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Ripe, concentrated black and red raspberry fruit flavors are underscored by sweet, spicy oak and leather notes and a firm core of acidity in this wine, which is supported by a pronounced tannic backbone.
Elegant nose. Good fruity complexity (Jan12 2003)
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Tassinaia shows beautiful depth of color with a nose of black fruits and spice. Ripe, concentrated black and red raspberry fruit flavors are underscored by sweet, spicy oak and leather notes and a firm core of acidity in this wine, which is supported by a pronounced tannic backbone and a finish of finesse and power.
Wine maker notes
Tassinaia, which means "place of the stones," or may alternately indicate a badger habitat from the Italian "tasso," or badger, occupies 37.5 acres of sandy, stony soil situated on a south-southwest exposed slope. Planted from the early 1990s primarily to Cabernet Sauvignon and Sangiovese with the balance in Merlot vines, each variety in the vineyard is represented approximately in equal thirds in the wine. The microclimate's proximity to the coast subjects it to maritime influences which create a long, warm growing season of great luminosity. The grapes are hand-harvested between mid-September and early October, with pickers making two consecutive passes through the vineyards to permit the fullest and most perfect ripening of the clusters.
Red wine production is under the technical direction of consulting oenologist Carlo Ferrini. The vinification facility, originally a grain-storage facility built in 1894, has been upgraded with the installation of the most technically advanced temperature-controlled conical stainless steel fermenters. Grapes are fully destemmed and undergo an extended maceration with the skins during and after fermentation. Total maceration time is approximately 20 to 24 days. Following malolactic fermentation, the wines are transferred to Allier oak barriques during which period they are racked into stainless steel tanks for analysis before being returned to cleaned barrels. This takes place every four to five months, and the lots and clones remain separate until final blending in September. Barriques are used for three vintages. The first passage is for Lupicaia, and the interior of the barrels are then resurfaced and used for Tassinaia in the second and third years, customarily in the proportion of 80 percent second pass and 20 percent third pass, for a period of twelve to fourteen months. The wine receives only a rough filtration to remove gross lees prior to bottling.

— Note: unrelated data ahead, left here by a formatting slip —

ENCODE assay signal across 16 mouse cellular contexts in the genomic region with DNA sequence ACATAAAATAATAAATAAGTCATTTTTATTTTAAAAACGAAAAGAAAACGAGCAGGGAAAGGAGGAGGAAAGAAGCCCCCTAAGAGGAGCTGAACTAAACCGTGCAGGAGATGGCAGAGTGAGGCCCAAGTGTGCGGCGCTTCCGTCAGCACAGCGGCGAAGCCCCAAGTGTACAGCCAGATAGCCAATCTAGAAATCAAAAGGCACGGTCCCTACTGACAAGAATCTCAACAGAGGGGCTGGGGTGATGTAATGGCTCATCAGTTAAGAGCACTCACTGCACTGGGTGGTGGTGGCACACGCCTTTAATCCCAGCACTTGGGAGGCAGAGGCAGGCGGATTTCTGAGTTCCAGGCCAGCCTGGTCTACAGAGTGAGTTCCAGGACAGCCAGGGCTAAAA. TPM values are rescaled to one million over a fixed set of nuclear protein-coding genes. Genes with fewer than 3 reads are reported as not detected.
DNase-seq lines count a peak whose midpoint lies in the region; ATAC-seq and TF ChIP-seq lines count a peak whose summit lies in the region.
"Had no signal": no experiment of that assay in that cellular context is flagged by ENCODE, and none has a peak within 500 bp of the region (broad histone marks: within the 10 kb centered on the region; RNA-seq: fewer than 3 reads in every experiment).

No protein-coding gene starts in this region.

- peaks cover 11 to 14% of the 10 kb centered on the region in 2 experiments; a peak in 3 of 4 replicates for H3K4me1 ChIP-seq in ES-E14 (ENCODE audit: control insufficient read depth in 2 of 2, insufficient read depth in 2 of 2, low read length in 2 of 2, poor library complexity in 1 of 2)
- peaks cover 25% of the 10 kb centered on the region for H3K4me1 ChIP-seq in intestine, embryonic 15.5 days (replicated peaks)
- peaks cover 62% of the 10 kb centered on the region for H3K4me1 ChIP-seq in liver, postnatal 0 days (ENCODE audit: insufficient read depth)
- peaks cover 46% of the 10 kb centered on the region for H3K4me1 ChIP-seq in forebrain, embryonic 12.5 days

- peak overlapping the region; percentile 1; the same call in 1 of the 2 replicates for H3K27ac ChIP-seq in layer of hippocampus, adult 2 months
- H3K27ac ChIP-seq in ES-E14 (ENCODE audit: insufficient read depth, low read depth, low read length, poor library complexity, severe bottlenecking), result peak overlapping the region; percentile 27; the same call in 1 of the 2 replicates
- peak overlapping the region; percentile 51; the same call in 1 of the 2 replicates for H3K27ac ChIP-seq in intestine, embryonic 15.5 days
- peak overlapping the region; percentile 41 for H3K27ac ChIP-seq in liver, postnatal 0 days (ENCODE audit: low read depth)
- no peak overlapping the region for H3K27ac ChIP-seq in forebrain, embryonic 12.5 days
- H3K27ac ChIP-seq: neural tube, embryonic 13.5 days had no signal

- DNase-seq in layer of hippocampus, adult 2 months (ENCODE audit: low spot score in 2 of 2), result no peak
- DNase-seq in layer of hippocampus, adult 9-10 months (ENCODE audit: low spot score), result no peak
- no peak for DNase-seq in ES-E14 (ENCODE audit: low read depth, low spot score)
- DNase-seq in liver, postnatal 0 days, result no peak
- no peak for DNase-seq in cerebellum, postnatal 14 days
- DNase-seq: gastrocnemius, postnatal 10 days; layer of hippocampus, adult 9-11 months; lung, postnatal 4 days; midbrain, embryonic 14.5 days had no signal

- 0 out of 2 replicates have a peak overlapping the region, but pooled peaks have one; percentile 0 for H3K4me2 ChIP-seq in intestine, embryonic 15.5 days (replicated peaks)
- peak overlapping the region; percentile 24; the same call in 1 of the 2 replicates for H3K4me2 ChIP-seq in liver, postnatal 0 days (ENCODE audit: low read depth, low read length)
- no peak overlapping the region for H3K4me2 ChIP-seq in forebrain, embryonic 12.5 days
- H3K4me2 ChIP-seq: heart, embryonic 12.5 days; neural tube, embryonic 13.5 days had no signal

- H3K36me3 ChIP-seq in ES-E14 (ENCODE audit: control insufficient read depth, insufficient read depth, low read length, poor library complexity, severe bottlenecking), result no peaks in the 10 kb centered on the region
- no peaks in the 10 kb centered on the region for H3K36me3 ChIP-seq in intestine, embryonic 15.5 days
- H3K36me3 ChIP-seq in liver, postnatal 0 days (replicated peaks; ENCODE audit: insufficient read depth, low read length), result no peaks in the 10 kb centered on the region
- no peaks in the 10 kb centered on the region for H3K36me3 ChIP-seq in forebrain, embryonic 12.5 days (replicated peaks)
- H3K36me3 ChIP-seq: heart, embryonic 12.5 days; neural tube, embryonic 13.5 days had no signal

The origin of the Terriccio Estate goes back to the very far past. It extends over a territory where the Etruscans extracted iron and copper of which there are still traces to be seen today. During the period of the Maritime Republics, of the fratricidal feuds and the pirate attacks, the old castle, stronghold realized in the estate, became for the Republic of Pisa an important strategical outpost to control a stretch of the Tyrrhenian coast.
In the 14th century the Bishop of Pisa conceeded landrights of the Castle, its rural buildings and the land to the Count Gaetani of Pisa. They made veritable estate out of it, the so-called “County of Terriccio” which remained in the hands of the Gaetani family for over five centuries. Subsequently the Terriccio was gradually trasformed into an efficient agricultural establishment with warehouses and production sites which are partly still used today. At the end of the 18th century the estate was bought out by the Polish Prince Poniatowski and they were the owners until the first postwar period, when it was purchased by the Count Serafini Ferri. The Serafini Ferri family have further enhanced the agricultural side of the Terriccio to the point of making a business in the modern sense increasing the area of cultivation, planting olive groves and vineyards and a complete renovation of the rural buildings. Today the Terriccio, under the management of Gian Annibale Rossi di Medelana Serafini Ferri, is an important agricultural estate of 4,200 acres, part of which is put to use for organic cultivation of cereals, forage, olive trees and, in particular, grapes from which wines of great personality and reflective of their land are obtained.